Programs written for Viua VM are organised into functions and data. Functions are sequences of instructions operating on data stored in registers. A register is a slot which may contain a value (a valueless, empty register is said to be void).
At runtime, functions are invoked and their instructions executed. A function invocation comes in two flavours - synchronous and concurrent. Synchronous invocation is a simple function call which suspends the caller until the callee finishes execution. Concurrent invocation involves an actor ie, an independent, isolated process to run the callee.
In both cases the arguments (actual parameters) are passed to the callee via the arguments register set, and the value produced by the callee is returned to the called as a return value. Details of how this is achieved in each case are different, though.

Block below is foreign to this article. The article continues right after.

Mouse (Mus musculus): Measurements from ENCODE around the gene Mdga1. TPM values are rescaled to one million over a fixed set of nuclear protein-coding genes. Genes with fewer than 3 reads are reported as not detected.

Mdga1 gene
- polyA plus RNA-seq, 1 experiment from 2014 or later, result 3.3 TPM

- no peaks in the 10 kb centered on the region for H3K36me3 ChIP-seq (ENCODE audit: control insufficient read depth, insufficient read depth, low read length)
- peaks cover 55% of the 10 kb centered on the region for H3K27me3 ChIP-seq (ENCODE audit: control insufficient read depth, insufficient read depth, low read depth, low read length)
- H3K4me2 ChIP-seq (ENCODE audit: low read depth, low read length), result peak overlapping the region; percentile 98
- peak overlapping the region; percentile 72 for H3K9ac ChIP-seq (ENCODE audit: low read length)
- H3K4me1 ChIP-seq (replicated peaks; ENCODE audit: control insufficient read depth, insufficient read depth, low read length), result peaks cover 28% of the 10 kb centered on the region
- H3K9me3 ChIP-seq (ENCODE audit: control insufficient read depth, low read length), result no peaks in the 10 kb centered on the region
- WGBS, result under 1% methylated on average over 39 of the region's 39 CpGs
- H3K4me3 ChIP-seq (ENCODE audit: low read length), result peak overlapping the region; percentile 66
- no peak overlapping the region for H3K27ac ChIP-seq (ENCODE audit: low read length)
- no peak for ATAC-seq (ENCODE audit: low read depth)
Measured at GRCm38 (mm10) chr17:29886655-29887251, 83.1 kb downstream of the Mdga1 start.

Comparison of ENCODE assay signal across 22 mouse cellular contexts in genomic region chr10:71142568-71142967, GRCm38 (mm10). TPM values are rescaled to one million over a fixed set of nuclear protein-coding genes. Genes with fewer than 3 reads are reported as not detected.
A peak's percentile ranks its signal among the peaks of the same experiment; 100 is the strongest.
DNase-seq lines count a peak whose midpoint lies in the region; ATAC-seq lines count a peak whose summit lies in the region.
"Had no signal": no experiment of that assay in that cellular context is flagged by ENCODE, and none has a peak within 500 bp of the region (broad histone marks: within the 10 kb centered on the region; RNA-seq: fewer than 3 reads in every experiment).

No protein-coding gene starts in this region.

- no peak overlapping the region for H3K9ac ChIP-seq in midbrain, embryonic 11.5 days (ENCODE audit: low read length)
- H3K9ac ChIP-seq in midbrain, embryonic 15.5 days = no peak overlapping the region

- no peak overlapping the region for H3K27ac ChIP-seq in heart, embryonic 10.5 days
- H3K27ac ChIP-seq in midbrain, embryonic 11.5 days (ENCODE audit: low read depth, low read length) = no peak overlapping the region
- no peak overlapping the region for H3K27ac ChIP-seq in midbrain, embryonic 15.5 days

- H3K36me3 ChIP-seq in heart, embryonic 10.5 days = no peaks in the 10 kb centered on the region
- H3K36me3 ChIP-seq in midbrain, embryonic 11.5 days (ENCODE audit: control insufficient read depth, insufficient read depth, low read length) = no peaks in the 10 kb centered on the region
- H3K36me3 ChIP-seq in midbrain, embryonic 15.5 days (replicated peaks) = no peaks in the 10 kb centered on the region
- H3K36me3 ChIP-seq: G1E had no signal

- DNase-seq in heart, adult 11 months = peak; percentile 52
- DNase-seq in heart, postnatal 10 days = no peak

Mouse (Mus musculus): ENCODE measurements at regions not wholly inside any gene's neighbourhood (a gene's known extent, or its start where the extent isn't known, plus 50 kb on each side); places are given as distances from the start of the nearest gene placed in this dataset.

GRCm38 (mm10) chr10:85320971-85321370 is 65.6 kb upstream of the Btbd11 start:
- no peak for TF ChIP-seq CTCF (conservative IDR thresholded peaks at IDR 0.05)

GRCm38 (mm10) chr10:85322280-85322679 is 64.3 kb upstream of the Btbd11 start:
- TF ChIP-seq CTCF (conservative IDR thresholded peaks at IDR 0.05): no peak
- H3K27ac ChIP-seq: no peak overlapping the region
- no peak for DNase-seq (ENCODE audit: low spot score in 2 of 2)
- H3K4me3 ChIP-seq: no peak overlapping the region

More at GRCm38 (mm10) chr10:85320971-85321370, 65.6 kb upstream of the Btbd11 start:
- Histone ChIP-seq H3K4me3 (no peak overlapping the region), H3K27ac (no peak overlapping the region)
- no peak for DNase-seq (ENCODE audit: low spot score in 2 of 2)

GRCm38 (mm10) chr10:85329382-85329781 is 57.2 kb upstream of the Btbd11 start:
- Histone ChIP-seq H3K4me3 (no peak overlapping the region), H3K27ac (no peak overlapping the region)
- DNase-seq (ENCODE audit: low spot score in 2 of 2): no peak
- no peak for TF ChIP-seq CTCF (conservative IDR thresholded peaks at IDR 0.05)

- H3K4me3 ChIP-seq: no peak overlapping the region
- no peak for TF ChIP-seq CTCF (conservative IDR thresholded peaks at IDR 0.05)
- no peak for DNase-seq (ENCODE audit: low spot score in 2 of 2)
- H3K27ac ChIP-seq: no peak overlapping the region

The synchronous inocation is the simpler case. The call instruction suspends the caller and produces a value in the output register.
The concurrent inocation's return value is available indirectly. In this case the call instruction returns a PID of the spawned process. This PID can be queried about the callee actor's state and, eventually, read its return value. This is a concept similar to a future when considering its usefulness in fetching return values of asynchronous function calls.
The PID also serves as a means of communication. It can be used to send messages to the process associated with it. This message exchange is the only means of communication between running actors.